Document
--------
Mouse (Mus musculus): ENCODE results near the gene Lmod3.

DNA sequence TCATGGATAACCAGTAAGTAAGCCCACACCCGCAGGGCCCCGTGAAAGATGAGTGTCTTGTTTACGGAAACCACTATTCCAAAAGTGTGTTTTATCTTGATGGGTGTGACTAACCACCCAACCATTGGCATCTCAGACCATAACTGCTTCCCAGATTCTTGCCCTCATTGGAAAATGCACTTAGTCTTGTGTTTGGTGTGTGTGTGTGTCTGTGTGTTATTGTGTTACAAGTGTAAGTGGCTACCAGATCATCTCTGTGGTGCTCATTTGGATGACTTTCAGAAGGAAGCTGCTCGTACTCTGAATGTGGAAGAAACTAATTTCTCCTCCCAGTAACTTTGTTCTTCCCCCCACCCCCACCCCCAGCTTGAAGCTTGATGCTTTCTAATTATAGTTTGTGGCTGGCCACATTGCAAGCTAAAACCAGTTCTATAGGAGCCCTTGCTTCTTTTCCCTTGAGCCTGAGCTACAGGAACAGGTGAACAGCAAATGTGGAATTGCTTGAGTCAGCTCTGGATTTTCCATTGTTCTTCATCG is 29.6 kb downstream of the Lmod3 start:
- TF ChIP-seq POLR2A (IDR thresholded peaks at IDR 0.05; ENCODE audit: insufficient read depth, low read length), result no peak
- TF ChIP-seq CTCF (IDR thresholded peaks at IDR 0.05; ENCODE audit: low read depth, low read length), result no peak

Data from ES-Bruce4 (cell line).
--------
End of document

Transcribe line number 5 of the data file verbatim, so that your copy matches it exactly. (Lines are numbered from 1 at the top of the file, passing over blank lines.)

Data from ES-Bruce4 (cell line).